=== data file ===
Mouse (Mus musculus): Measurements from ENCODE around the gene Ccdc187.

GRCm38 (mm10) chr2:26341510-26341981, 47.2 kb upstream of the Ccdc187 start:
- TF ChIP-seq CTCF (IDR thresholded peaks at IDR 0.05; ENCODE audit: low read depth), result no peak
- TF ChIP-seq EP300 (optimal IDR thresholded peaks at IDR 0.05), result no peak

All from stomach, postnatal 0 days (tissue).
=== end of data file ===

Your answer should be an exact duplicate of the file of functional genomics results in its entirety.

Mouse (Mus musculus): Measurements from ENCODE around the gene Ccdc187.

GRCm38 (mm10) chr2:26341510-26341981, 47.2 kb upstream of the Ccdc187 start:
- TF ChIP-seq CTCF (IDR thresholded peaks at IDR 0.05; ENCODE audit: low read depth), result no peak
- TF ChIP-seq EP300 (optimal IDR thresholded peaks at IDR 0.05), result no peak

All from stomach, postnatal 0 days (tissue).